Tester pushes to guarantee rural broadband access
Senator joins bipartisan call for investment in rural small businesses, jobs
(U.S. SENATE) – Senator Jon Tester is keeping up his fight to protect and expand broadband access for communities and small businesses across rural America.
The Federal Communications Commission (FCC) recently developed a nationwide plan to reform the way resources are allocated and invested in broadband infrastructure. Tester is calling on the agency to protect and encourage investments in rural communities before moving forward with the plan.
“Montana needs a broadband plan that offers our rural and frontier communities the same economic opportunities as urban areas,” Tester said. “Access to broadband service means access to new and bigger markets for Main Street businesses and job opportunities. That’s why I’m fighting to make sure any national plan doesn’t discriminate against Montana and rural America.”
“To fill our customers’ orders, we depend on reliable, fast internet access,” said Lance Trebesch, CEO of TicketPrinting.com, a small e-commerce business based in Harlowton. “If we can’t connect, we lose productivity and folks could turn elsewhere. I appreciate Senator Tester standing up for broadband access in rural Montana.”
The National Broadband Plan released by the FCC would phase out parts of the Universal Service Fund, which has a long history of successful investments in rural telephone systems. The plan would also cut the amount of resources available to providers to invest in rural communications.
Tester led a bipartisan group of Senators last year in fighting to protect investments in rural communications, saying that “robust broadband networks will lead to increased job creation and economic opportunity.”
Tester’s bipartisan letter to FCC Chairman Julius Genachowski is available below and online HERE.
Honorable Julius Genachowski
Federal Communications Commission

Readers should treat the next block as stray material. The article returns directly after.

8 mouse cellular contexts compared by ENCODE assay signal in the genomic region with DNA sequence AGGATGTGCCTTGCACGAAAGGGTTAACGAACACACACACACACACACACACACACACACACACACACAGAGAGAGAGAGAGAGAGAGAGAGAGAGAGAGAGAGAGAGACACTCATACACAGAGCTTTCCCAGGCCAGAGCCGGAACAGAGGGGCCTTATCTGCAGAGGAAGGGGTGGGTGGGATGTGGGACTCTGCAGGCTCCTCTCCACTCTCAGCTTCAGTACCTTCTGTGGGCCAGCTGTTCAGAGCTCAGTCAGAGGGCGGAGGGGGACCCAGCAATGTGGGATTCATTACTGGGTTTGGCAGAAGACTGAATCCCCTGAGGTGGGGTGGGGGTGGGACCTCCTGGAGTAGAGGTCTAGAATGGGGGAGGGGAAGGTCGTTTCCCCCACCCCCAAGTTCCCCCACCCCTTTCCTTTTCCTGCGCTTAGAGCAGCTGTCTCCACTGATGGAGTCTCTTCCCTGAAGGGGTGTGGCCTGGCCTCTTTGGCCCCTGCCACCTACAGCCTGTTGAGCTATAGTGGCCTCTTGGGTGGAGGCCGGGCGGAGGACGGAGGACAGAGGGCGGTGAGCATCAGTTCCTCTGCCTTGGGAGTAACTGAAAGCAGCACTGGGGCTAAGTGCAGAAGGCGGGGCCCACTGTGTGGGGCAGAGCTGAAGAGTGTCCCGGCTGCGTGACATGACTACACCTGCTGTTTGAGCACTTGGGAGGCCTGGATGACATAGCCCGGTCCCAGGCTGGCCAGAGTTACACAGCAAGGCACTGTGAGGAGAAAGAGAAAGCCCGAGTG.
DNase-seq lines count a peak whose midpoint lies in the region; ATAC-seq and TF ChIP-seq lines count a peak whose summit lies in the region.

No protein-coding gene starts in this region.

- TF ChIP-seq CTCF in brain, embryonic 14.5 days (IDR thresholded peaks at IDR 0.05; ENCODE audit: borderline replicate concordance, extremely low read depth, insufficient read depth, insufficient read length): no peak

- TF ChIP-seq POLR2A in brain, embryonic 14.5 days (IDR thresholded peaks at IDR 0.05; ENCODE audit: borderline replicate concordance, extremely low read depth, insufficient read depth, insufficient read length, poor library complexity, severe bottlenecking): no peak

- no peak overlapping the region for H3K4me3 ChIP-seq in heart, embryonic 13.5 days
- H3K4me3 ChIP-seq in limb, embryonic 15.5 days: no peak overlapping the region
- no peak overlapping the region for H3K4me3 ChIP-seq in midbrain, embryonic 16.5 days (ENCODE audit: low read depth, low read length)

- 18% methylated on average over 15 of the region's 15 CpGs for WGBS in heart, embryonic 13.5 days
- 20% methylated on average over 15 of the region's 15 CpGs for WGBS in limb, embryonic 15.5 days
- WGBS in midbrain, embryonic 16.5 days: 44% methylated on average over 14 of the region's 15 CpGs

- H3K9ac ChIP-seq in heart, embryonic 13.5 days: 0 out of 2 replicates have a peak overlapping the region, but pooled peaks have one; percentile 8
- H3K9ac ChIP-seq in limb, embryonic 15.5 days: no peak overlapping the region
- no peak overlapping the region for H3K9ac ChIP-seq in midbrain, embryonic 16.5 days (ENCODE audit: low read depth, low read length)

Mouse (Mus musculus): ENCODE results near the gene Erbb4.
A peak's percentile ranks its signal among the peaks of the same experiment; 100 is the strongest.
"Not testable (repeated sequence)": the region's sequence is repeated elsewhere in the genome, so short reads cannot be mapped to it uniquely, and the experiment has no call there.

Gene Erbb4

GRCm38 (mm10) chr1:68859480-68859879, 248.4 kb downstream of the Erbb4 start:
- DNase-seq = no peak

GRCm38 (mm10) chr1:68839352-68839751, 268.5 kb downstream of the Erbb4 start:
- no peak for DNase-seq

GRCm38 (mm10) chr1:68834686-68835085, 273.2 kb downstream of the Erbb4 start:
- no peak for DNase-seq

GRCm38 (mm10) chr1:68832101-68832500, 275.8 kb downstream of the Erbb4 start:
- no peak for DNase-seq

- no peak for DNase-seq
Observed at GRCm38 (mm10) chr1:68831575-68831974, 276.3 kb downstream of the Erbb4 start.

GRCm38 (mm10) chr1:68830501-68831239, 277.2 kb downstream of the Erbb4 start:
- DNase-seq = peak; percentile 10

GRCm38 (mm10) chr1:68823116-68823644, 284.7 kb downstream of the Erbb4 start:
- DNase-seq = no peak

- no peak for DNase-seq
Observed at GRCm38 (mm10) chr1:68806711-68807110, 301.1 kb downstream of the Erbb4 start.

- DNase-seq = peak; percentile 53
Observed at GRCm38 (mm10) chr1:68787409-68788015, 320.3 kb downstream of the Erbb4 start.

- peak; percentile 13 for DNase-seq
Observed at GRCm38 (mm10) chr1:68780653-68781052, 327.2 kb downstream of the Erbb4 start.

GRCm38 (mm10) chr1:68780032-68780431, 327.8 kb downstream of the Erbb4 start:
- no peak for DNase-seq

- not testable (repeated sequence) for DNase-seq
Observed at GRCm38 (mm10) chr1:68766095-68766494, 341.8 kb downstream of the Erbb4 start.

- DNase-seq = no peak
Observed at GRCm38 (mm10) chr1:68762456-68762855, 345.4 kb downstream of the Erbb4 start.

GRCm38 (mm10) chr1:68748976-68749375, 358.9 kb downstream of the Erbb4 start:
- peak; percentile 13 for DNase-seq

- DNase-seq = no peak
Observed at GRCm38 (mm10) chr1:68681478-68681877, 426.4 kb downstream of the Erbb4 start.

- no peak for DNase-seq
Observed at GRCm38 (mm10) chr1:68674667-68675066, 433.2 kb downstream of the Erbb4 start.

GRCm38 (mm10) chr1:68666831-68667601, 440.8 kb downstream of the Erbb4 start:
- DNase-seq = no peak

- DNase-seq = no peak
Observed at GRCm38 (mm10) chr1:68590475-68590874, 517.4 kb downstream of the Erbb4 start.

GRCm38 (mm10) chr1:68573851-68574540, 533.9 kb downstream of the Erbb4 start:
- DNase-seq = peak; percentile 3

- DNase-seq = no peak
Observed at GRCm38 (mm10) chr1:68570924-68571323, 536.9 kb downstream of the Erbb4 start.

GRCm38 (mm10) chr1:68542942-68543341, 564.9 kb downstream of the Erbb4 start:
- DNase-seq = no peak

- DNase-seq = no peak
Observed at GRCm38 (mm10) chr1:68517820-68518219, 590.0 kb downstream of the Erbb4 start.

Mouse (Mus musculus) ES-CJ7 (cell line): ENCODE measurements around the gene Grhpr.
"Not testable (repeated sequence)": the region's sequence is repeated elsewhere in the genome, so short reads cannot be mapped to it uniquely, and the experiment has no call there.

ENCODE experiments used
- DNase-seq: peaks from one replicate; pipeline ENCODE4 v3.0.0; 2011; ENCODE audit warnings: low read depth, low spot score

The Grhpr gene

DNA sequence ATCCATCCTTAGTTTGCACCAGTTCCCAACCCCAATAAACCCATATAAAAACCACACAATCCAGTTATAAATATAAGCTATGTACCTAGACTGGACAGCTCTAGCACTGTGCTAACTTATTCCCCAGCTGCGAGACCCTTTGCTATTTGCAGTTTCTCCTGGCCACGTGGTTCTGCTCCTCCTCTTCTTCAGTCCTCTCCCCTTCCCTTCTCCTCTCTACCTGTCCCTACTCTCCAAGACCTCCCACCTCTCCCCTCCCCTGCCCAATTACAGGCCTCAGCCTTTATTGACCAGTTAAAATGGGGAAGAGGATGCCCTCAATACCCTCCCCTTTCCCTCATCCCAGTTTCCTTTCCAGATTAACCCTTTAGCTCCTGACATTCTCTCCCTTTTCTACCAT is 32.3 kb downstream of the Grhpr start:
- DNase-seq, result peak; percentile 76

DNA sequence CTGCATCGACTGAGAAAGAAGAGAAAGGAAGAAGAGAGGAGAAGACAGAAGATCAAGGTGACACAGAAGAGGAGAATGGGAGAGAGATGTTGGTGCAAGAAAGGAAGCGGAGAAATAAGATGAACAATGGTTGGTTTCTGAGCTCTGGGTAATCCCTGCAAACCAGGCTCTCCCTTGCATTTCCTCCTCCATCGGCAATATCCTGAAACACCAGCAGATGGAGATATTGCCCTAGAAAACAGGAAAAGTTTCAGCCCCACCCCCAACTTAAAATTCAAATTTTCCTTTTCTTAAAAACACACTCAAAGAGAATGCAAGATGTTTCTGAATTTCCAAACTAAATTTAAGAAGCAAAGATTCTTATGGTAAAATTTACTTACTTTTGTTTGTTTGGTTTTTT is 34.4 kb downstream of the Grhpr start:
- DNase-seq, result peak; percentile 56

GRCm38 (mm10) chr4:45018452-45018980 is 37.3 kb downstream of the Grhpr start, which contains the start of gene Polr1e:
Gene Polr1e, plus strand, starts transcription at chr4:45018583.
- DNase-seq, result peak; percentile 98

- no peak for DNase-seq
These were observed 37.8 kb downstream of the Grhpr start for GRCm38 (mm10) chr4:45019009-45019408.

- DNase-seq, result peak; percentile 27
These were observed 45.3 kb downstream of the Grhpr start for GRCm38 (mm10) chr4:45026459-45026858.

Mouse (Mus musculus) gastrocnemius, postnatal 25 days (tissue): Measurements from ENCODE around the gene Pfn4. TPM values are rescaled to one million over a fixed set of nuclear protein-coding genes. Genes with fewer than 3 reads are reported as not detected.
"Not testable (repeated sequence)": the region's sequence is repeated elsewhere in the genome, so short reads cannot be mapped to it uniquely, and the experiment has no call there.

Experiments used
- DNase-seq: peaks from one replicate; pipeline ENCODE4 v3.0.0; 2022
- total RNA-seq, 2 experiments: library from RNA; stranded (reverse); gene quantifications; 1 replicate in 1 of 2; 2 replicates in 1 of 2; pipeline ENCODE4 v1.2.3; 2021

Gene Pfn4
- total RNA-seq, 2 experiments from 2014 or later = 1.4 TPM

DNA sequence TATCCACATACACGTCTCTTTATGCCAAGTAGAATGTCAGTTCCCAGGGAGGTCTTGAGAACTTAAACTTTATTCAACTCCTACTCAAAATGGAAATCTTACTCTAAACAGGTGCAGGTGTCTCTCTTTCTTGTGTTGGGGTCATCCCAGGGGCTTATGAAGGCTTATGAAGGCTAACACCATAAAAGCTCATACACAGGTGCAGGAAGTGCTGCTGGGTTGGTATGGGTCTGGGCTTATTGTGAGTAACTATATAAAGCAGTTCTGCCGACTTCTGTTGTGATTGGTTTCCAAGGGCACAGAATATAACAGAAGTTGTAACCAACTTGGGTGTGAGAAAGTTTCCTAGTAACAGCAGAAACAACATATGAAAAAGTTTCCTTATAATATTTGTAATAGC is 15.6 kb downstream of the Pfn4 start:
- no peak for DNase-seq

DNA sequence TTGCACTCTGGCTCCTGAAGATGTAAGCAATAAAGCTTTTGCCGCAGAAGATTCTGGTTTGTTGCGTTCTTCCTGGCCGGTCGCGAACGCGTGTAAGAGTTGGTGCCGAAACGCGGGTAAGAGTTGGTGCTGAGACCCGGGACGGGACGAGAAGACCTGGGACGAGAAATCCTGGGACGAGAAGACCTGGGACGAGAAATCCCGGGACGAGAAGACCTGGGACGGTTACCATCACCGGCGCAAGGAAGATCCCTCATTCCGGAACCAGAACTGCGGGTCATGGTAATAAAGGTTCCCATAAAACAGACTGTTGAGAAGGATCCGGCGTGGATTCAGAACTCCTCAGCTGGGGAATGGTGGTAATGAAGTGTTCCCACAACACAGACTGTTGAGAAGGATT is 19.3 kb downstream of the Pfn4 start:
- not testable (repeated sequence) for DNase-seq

445 12th Street, S.W.
Washington, D.C. 20554
Dear Chairman Genachowski:
We thank the Federal Communications Commission (FCC) for working to address complex Universal Service Fund (USF) and intercarrier compensation (ICC) reform issues. However, in implementing the FCC’s October 27, 2011 Order and Further Notice of Proposed Rulemaking (Further Notice) we request that the FCC be continually mindful of the need to encourage rural communication network investment. Unintended consequences on all carriers serving in rural areas can and should be alleviated by a formal FCC clarification that the Order will not be implemented in a manner that perpetuates unintended outcomes.
Over time, rural consumers and small business owners in our states have come together to build networks that provide services in accordance with standards established by the Rural Utilities Service and in line with national policy objectives established by Congress in the Communications Act. These standards and objectives ensure that economic development, education, health care, and other opportunities created by access to robust broadband are available to all of our constituents residing in rural areas. While we support our rural carriers who are providing critical communications services to our constituents, we also seek the proper balance of decreasing overall costs in order to ensure the long-term sustainability of the fund. In order to implement USF/ICC reforms that remain consistent with these policies that promote a connected America, we request that the FCC immediately act to remedy these concerns by clarifying that:
It will not implement additional reductions in USF and ICC support pursuant to the Further Notice until the implications of the reforms and reductions adopted in the recent Order can be properly evaluated and understood;
Its Order will ensure that lawfully incurred investments and operating expenses are not jeopardized by retroactive rule changes;
It will not deem any investments or expenses unlawful, imprudent or not “used and useful” when such investments have been made in accordance with federal agency standards and mandates;
It will adopt a clear-cut and non-burdensome waiver mechanism that will allow cost recovery for carrier investments made in line with federal standards and mandates;
It will adopt a sustainable and predictable broadband oriented Connect America Fund for rural areas served by smaller rural carriers as it did for those served by larger carriers.
We ask that the FCC immediately acknowledge and appropriately respond to the outline above to ensure all rural consumers are able to fully participate in the universal communications network Congress has envisioned through a long history of statutory actions in this regard.
We appreciate the Commission’s willingness to address these important issues.
Jon Tester et al